Apple’s review process has gone a long way since the early days when every day would bring a new story about a controversial rejection. It’s rare nowadays that an app would take longer than a couple of weeks to be reviewed, let alone months. That’s exactly what happened to the TrapCall app by Tel Tech Systems Inc. After a whopping 201 days in review, the App Store team has finally approved this app.

The free app requires a paid TrapCall service from five bucks a month. It lets you stop getting harassing phone calls by unmasking blocked and private phone calls. Developers claim it’s the only app in the world that can do this, speculating their workaround of the *67′s caller ID blocking feature is probably why it took Apple so long to review the app. Their product manager Nate Kapitanski told us in an email message:

The whole situation was incredibly frustrating as we had a real hard time even getting a response from Apple after 2-3 months as to what was possibly holding our app up.

What’s really interesting is how the program handles call unmasking…

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When you get a call, press the power button twice to decline it and let TrapCall do the unmasking, Within seconds the service sends back the call to your phone with the number unmasked along with the name and address associated with the caller (when available) via a text message or push notification.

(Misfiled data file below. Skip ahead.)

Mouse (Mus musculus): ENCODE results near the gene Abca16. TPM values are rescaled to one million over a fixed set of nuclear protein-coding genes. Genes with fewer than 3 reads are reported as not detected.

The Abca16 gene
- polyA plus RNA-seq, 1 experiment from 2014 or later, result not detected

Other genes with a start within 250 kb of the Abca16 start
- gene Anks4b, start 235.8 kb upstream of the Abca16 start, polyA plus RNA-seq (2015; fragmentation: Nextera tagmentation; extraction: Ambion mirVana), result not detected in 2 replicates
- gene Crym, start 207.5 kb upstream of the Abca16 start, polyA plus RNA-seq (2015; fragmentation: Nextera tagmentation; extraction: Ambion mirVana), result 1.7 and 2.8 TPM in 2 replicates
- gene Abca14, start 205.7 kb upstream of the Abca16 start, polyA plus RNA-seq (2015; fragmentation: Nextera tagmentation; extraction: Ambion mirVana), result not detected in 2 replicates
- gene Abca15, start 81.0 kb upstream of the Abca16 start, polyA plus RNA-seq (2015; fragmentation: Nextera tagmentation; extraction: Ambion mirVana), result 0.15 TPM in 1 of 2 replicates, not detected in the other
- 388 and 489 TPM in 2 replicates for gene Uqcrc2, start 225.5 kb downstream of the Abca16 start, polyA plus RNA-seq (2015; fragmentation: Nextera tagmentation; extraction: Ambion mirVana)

I don’t know about you, but this seems like treading the fine line between Apple’s guideline principles and big no-nos. That said, I wouldn’t be surprised if the app disappears from the App Store. The TrapCall app has a couple of other noteworthy features.

It can transcribe your voicemails into text and send them via text messages, email or push notifications. You can opt to platy a recorded message telling blacklisted callers that your phone number has been disconnected, get timely alerts about missed calls even when your phone is turned off and more.

UPDATE [April 4,2011 2:35pm Pacific time]

Due to speculative comments related to the technology behind call unmasking, we reached out to Tel Tech Systems, asking them for detailed description that would clear any misunderstanding you, our readers, may have. Here’s what their product manager Nate Kapitanski pointed out:

The “push the power button twice to reject the call” thing sort of makes it sound like we are doing something with the hardware that we’re not supposed to, but this is really just the easiest way to tell users that they have to ignore or reject the calls for their conditional call-forwarding to send the call to our 800 number for unmasking.

The service is actually 100 percent legal as we’ve even dealt with the FCC on this. The reason the app is legal is because the way the service works is that missed and rejected calls get forwarded to an 800 number for unmasking. The FCC has made it clear that because the owner of an 800 number has to pay for every incoming call to their number, that they’re entitled to see who is calling them – even if the caller ID is blocked.

So our users are essentially leasing a toll-free number from us which entitles them to the call information. We had to have our lawyers detail this info and send it to Apple….once they finally got back to us after 3+ months in review.

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